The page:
BY MANY ACCOUNTS, merger-and-acquisition activity is poised to roar back in 2004. But just as companies are considering new deals, along comes another potential roadblock: Section 404 of the Sarbanes-Oxley Act of 2002.
At this point, the Securities and Exchange Commission has not issued guidance on how to interpret Section 404–which calls on companies to certify that they have auditable internal controls–in relation to mergers and acquisitions. But since any company that consolidates another is then responsible for the target’s internal controls, finance executives are understandably concerned that Section 404 may chill certain deals.
“Any acquisition we do next year has to be 404-ready,” says Steve Paladino, CFO of Henry Schein Inc., who adds that such verification could prove to be a problem if the target is a private firm. Moreover, he says, the Melville, N.Y.-based health-care supplies company may postpone acquisitions if there’s any question a deal might impede its ability to certify financial statements or meet the deadline for Section 404 compliance.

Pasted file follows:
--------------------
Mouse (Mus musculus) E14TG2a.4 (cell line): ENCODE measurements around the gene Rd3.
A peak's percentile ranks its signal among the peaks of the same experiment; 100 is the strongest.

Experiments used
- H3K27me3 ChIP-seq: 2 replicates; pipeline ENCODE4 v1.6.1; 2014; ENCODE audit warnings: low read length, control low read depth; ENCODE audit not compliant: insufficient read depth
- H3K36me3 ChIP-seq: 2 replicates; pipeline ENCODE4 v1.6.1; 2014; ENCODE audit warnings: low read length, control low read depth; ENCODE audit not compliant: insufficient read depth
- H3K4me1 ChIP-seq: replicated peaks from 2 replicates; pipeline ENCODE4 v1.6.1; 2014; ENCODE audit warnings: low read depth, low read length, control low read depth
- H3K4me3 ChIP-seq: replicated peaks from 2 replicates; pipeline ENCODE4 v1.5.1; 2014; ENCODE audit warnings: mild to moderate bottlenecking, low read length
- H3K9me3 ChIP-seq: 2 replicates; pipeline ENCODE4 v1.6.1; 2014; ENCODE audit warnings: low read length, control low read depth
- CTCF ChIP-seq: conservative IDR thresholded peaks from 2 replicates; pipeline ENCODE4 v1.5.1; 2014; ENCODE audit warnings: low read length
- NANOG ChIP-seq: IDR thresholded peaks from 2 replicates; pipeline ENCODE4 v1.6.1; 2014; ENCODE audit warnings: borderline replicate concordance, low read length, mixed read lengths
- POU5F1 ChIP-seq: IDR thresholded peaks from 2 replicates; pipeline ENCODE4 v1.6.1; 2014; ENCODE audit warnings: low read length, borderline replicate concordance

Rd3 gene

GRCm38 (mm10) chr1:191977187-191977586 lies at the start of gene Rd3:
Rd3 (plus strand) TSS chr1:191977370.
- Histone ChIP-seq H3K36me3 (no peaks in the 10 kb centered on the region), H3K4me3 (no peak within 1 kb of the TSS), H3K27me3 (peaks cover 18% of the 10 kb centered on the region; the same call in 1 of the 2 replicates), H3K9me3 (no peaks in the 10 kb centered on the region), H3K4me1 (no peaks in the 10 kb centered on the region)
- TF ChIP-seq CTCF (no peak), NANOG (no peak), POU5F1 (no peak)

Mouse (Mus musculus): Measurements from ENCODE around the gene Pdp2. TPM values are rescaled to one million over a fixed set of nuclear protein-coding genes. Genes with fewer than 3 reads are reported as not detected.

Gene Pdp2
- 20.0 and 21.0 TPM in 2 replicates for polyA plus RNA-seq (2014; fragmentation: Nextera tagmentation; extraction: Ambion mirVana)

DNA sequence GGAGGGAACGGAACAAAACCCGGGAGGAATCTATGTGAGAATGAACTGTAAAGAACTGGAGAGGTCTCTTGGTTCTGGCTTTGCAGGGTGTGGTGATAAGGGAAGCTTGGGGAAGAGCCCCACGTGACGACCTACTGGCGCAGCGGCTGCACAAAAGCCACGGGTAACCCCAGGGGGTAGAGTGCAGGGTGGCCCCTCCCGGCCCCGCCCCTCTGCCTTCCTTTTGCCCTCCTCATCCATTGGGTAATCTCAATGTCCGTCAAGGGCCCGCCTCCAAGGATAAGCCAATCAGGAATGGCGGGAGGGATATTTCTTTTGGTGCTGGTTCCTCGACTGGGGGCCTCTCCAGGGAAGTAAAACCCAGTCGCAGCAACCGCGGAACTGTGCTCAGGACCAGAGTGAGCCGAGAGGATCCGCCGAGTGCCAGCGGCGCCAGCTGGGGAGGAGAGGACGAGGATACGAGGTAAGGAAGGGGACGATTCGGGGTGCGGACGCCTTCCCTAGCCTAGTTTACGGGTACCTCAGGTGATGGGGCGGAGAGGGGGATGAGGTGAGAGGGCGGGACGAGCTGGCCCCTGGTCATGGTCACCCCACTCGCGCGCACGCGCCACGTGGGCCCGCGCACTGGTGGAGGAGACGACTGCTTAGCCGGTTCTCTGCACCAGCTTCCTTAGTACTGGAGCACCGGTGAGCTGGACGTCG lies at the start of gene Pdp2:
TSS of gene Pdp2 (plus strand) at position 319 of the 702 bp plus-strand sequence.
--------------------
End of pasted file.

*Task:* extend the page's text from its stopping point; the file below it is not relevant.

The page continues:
Paladino’s sentiment is understandable, says James E. Hoffman, managing director at Robert Baird & Co. “Buyers want to make certain that a particular deal is not going to jeopardize their ability to certify their own financials and internal controls.” So while Section 404 may not “hurt M&A volume over the longer term” he says, “it will change the nature of due diligence and the timing of deals.”
In response, says Robert L. Filek, partner in transaction services with PricewaterhouseCoopers, “expect the scope of the due-diligence procedures to be much more robust.” Hoffman, for example, expects that acquirers will drill down deeper and “interview everyone from the controller to the audit partner to the IT person to make sure there are no glitches.” Such increased due diligence, coupled with tougher scrutiny from boards, means it will take even longer to complete a deal.
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